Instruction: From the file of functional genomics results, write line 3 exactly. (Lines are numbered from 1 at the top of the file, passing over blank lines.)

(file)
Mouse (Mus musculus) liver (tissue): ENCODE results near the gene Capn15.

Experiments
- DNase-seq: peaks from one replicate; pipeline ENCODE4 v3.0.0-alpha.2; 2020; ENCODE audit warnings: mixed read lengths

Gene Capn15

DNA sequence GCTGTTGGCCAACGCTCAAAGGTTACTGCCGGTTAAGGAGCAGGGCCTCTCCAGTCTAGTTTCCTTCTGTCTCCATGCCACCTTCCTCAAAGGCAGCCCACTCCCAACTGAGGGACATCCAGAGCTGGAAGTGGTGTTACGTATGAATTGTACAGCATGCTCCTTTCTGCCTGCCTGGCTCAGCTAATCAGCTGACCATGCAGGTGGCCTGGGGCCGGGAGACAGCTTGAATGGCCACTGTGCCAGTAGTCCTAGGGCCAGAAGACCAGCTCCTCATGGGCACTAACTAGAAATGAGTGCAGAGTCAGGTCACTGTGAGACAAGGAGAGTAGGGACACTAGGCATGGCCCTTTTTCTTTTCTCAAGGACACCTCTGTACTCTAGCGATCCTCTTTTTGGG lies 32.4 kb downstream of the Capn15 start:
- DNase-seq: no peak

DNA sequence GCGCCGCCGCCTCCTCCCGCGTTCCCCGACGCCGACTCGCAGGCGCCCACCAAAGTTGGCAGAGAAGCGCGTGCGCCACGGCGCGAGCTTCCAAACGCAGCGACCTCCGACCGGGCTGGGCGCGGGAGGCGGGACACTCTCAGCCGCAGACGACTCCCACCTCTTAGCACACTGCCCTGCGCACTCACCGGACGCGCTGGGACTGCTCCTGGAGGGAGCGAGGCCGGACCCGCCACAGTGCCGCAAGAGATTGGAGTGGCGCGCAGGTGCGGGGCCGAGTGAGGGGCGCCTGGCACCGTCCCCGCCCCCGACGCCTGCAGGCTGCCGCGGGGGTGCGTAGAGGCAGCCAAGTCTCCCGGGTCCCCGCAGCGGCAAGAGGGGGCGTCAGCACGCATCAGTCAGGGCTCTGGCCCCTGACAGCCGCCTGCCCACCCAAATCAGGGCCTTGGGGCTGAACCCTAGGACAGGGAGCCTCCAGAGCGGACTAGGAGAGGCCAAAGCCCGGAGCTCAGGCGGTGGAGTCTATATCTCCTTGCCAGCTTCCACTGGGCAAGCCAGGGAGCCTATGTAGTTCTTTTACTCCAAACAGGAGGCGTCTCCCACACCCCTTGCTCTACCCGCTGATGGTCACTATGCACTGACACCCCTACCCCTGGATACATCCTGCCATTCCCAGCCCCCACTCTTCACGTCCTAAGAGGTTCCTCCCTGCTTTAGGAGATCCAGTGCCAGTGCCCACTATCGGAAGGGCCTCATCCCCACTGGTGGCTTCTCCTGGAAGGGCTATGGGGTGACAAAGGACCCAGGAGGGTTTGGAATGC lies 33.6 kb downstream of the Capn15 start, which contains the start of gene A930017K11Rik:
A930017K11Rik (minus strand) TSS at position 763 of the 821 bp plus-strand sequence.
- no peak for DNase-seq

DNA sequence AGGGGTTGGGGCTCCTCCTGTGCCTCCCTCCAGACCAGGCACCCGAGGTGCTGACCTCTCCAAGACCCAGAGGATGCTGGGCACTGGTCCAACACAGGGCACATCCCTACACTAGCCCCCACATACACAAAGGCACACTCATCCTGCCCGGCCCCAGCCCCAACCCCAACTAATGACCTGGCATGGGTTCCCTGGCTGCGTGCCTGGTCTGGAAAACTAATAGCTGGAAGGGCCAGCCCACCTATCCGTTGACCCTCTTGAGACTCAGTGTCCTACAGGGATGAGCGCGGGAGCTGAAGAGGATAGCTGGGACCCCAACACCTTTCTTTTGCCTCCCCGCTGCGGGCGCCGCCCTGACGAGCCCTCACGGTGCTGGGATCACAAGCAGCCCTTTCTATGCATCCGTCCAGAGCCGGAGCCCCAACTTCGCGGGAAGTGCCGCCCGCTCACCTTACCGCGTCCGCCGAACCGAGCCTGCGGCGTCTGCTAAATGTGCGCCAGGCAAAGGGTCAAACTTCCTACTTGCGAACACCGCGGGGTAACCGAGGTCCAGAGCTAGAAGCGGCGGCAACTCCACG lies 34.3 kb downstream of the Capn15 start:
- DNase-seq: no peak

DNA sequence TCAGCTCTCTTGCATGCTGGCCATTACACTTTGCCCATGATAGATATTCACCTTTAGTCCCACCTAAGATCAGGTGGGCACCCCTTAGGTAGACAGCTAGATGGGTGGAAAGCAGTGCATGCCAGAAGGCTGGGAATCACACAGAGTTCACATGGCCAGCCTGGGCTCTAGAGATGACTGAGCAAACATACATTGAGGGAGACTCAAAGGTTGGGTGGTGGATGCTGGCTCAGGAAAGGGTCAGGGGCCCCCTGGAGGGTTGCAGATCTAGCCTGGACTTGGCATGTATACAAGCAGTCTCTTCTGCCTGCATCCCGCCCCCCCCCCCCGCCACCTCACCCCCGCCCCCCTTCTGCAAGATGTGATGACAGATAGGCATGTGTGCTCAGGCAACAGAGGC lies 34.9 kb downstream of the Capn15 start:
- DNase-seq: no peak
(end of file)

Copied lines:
- DNase-seq: peaks from one replicate; pipeline ENCODE4 v3.0.0-alpha.2; 2020; ENCODE audit warnings: mixed read lengths